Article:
Detailing the greenwashed Chevy Volt


The Chevy Volt gives the phrase “pay to pollute” a whole new meaning.

General Motors pitches the pricey Chevy Volt as a means of reducing carbon emissions. The Volt web page states:

Electricity – a more sensible primary fuel
Put simply, electricity is a cleaner source of power. And as technology improves in the generation of electricity, we will continue to see reduced carbon outputs. Advancements in electricity production along with reduction in emissions from electric-powered driving could help make our world a cleaner place.

So does the Chevy Volt’s battery actually reduce carbon emissions? Here’s our analysis.

According to the EPA the 4-seat Volt is capable of driving 35 miles on its 16 kilowatt hours (kWh) of stored electric charge. The Volt’s gas-only fuel economy rating is 37 mpg.

Since two oxygen atoms from the atmosphere combine with each carbon atom when gasoline is burned, a gallon of gas produces about 19.6 lbs. of carbon dioxide (CO2) when burned. So when operating on gasoline, the Volt produces 0.53 lbs. of CO2 per mile (19.6 lbs. of CO2 per gallon divided by 37 miles per gallon).

Since we can’t quantify accurately just how much transmission loss there is between electricity generation and charging points, we’ll assume an impossible 100 percent efficiency at the charger to work out the CO2 emissions for the Volt’s 16 kWh stored charge.

In 2007, national “average” CO2 emissions were 2.16 lbs per kWh from coal-fired generation and 1.01 lbs per kW for gas-fired generation. according to Power Systems Analysis. Given that 44.46 percent of electricity in the U.S. is coal-fired and 23.31 percent is gas-fired, on a national basis, then, the mean emission of CO2 per kWh is 1.2 lbs/kWh. (2.16 lbs/kWh x 0.4446 = 0.96 lbs/kWh from coal, plus 1.01 lbs/kWh x 0.2331 = 0.24 lbs/kWh from gas).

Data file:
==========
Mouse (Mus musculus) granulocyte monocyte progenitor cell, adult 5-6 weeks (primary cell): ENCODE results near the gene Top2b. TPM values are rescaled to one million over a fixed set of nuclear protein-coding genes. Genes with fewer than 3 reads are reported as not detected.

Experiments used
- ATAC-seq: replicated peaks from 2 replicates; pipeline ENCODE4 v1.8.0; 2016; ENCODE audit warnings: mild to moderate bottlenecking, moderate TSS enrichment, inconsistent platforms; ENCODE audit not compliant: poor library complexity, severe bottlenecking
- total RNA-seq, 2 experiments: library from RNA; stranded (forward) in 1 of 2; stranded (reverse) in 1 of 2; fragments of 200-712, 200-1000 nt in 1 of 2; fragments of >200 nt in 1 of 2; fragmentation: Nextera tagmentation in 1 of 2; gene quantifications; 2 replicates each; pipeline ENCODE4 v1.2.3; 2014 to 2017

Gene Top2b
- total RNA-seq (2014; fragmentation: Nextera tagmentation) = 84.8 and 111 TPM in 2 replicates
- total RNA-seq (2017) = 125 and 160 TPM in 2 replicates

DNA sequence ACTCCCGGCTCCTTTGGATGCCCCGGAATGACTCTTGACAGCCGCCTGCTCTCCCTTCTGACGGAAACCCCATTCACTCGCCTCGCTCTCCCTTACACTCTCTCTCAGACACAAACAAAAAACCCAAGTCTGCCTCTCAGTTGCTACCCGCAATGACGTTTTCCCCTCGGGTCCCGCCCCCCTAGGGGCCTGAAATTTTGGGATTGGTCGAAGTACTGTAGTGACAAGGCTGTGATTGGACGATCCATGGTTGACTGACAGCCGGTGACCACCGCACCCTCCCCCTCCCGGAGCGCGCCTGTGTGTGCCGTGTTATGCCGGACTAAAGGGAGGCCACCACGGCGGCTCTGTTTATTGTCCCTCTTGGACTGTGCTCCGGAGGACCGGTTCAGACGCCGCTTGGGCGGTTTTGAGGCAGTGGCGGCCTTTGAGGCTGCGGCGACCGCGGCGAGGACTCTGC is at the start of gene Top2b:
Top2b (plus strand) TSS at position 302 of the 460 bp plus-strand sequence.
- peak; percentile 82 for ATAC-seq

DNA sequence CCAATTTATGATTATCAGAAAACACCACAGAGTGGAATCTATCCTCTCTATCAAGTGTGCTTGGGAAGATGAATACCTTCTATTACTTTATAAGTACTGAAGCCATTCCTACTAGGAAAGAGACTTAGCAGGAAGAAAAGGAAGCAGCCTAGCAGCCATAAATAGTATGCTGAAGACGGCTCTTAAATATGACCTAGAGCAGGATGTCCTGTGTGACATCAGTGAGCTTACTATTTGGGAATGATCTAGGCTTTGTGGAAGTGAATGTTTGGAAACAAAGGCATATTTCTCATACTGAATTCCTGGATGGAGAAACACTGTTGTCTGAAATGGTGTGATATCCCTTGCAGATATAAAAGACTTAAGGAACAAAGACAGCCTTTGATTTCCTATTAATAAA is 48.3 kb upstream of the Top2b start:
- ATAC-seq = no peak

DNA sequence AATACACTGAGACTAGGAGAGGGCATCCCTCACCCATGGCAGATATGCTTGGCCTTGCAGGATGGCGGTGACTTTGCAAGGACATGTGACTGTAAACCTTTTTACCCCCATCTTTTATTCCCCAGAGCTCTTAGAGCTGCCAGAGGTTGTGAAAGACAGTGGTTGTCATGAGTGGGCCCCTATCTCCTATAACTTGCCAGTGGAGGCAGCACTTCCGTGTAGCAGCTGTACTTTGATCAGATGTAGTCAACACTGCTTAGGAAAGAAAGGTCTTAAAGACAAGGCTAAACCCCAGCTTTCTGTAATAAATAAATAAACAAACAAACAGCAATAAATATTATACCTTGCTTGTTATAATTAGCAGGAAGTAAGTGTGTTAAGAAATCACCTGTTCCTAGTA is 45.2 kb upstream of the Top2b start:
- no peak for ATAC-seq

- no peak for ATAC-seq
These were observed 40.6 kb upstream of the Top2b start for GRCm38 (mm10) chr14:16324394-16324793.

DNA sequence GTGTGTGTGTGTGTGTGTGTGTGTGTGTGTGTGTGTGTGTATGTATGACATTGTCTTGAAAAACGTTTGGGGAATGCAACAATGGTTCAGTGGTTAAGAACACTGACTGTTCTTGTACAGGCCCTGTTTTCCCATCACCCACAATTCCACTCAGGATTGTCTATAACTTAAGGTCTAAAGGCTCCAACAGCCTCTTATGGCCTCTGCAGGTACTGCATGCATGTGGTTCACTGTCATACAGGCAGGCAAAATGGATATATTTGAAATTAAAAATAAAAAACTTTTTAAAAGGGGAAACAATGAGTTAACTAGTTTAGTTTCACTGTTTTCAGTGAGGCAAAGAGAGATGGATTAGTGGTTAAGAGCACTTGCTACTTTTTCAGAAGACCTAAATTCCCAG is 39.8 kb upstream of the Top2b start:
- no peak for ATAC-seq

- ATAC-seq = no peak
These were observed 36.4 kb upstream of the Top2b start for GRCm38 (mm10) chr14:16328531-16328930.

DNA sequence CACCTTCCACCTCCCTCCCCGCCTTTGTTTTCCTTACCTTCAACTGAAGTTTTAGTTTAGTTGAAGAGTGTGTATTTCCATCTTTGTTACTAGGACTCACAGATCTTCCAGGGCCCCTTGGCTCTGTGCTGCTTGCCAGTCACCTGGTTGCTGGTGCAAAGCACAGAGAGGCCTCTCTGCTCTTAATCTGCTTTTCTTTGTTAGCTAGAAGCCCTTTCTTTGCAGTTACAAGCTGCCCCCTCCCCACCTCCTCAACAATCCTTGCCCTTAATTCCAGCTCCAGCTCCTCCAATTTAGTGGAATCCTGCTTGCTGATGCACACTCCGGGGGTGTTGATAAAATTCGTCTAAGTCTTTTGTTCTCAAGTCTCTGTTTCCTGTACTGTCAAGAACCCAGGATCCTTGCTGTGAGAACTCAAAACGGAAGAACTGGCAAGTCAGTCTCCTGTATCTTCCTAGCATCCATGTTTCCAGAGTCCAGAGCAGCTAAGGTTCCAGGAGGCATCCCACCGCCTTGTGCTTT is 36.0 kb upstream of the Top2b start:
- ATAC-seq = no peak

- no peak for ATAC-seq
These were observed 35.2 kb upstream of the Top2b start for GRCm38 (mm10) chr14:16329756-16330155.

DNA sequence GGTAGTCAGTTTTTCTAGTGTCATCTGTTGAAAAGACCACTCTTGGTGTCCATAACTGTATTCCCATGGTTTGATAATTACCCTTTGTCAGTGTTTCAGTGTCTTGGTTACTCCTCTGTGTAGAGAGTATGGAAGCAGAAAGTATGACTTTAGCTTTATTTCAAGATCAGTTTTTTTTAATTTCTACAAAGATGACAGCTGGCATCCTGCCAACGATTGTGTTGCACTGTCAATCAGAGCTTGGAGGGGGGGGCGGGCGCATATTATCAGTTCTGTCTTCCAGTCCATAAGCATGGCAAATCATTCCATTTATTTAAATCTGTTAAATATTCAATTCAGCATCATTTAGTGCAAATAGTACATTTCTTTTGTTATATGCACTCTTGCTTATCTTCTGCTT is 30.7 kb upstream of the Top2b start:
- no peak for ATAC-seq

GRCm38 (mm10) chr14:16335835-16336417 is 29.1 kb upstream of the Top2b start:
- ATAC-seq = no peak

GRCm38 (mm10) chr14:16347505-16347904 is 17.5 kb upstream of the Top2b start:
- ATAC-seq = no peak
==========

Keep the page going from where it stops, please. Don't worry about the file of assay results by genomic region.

The Volt’s “emissions mileage” from its stored charge is then 16 kWh x 1.2 lbs/kWh divided by 35 MPG = 0.55 lb CO2/mile.

So on an “average” basis, the Volt emits more CO2 from battery use than from gasoline use (0.55 lbs/mile vs. 0.53 lbs/mile).

Maybe you don’t think that’s a big difference, but the difference becomes more pronounced when the Volt is charged in states that rely more on coal-fired electricity.

In West Virginia where coal fires 96 percent of the state’s power, the Volt’s per mile CO2 emissions reach 0.95 lbs per mile. In Ohio, Volts emit about 0.84 lbs of CO2 per mile — much higher than the gasoline-powered rate of 0.53 lbs. per mile.

In fact, coal is burned to produce 44 percent or more of the electricity in 26  states (AR, CO, DE, GA, IA, IL, IN, KS, KY, MD, MI, MN, MO, MT, NC, ND, NE, NM, OH, OK, PA, TN, UT, WI, WV, WY).  So, on average, Volts charged in those states will emit more CO2  from battery use than gasoline use.

Last November, the Nature Conservancy proclaimed:


Too bad it didn’t check under the hood.



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